If you’re like a lot of people, you’re probably trying to figure out how to use mobile marketing to grow your sales and revenues. You may already have a mobile website and may even have explored creating a mobile app for your business. But after that, things might have come to a standstill.
So, the question is – what to do next? What’s the next easy thing you can do to acquire new customers via mobile?
The low hanging fruit in the mobile world just happens to be mobile search. Mobile search differs from regular search in that it appeals to prospects who are on the go and actively searching for a product or service. In fact, recent research indicates that 70% of all mobile searches result in action within an hour of the query. For desktop searches, that figure drops to 30%.
In Go Mobile, the book I co-authored with Jeanne Hopkins, we provide a variety of tips on how mobile paid search differs from desktop paid search. What follows are some of the key things we learned while researching the book.
It All Starts with Your Keyword List. Remember, when you’re creating a keyword list for your mobile campaign, it’s a good idea to consider what people are doing when they’re searching from a mobile device. People who conduct searches from their smartphones are on the go. They want information quickly and information that can be acted upon right away. They’re not looking for in-depth company bios or details about your corporate philosophy. But they are looking for short, quick answers about your street address, your phone number or your customer service department.
Google has a keyword tool that lets you research keywords people use on their mobile devices vs. their desktops. That’s important because when people are doing a mobile search they’re often looking for something immediate.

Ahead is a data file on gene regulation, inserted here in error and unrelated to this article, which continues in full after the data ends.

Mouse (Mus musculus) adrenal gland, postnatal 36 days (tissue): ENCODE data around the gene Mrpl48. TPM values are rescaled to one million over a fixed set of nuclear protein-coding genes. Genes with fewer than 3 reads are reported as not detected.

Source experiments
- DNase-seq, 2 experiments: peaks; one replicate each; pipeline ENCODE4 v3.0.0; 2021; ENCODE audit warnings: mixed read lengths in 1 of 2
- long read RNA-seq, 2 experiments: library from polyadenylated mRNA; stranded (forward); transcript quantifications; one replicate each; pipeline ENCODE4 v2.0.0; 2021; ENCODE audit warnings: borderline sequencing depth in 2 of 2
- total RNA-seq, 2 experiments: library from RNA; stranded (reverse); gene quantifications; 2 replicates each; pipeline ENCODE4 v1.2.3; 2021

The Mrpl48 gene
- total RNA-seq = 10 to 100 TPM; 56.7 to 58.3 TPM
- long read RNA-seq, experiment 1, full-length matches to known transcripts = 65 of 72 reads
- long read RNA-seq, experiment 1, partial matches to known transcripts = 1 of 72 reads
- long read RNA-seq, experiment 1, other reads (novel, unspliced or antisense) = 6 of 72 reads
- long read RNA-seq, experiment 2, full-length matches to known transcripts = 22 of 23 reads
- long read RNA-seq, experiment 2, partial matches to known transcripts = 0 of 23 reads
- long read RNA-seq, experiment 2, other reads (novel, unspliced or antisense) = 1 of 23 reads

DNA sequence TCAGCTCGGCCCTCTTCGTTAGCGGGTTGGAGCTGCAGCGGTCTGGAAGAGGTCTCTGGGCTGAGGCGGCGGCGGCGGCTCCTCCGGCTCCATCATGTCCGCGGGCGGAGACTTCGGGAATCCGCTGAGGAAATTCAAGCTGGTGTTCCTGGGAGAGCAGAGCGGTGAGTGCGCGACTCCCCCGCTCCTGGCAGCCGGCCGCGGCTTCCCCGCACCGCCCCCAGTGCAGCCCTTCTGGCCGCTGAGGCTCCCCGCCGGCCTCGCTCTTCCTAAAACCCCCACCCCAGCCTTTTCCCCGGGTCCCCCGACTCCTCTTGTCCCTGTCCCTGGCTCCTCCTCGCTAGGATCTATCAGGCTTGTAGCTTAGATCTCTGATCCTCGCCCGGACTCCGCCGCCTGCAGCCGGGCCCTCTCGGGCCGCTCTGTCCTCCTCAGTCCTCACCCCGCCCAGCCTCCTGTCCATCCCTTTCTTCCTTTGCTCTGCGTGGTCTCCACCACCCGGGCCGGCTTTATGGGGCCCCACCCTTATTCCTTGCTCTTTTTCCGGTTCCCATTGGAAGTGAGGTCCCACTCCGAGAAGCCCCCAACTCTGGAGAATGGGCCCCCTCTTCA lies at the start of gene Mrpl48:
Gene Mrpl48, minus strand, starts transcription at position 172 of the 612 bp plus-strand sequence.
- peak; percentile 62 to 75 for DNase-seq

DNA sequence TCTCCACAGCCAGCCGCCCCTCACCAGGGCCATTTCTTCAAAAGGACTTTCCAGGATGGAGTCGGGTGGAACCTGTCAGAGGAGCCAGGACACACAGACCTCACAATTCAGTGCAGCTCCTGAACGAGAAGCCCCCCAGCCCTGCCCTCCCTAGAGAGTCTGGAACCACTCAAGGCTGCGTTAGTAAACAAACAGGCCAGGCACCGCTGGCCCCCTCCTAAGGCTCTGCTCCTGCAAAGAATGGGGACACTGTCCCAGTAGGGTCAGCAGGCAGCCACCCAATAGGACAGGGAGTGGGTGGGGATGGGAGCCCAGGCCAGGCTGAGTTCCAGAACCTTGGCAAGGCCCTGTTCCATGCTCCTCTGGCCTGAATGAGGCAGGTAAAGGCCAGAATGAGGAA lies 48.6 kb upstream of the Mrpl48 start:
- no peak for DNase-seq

So, as you develop your keyword list, be sure to add some mobile spin to it. For example, if you own a chain of restaurants, you’ll not only want to buy “Tony’s Italian Pizza,” you’ll also want to buy “Tony’s Italian Pizza Locations” and “Tony’s Italian Pizza on Peachtree Street.” Also, don’t forget to buy zip codes (“Florists in 30342”) and urgency terms (“Plumbing Emergency Repair”).
Okay, now let’s take a look at how to go about buying mobile keywords:
List all the relevant keywords for a campaign. Let’s say you’re a florist. If that’s the case, you’d want to list all the keywords and keyword phrases that might attract people doing searches for florists. This would include the obvious terms like Florist and Flowers for Birthday but it would also include broader terms like Anniversary Gifts and Birthday Gift Ideas.
Split your keywords into themed ad groups. Florists typically have seasons where sales skyrocket (e.g., Valentine’s Day) but they also have non-seasonal triggers, too. So, in keeping with the example we’re talking about here, you’ll want to divide your keyword ad groups out by themes. Of course, one theme will be Valentine’s Day, but other themes could be groups like Birthday Gifts, Special Offers and Summer Promotions.
Refine your list. Once you’ve done everything outlined above, it’s time to review and refine your list. For example, you won’t want to bid on terms like Flowers since your ad would show up every time a gardener, biology student or artist did a search for that term. You’ll also want to avoid using the same keyword in multiple ad groups within the same campaign since that would effectively put you in competition with yourself. (Why is that a bad thing? Because you’d artificially bid the price of the keyword up.) Also, using negative match keywords like Free will prevent your ad from showing up when someone is looking for free stuff – people looking for free stuff are not in your target market. We’re trying to make some money here, right?
Writing Your Ads. Here are some tips you can use to get a head-start on what works and what doesn’t work in mobile paid search.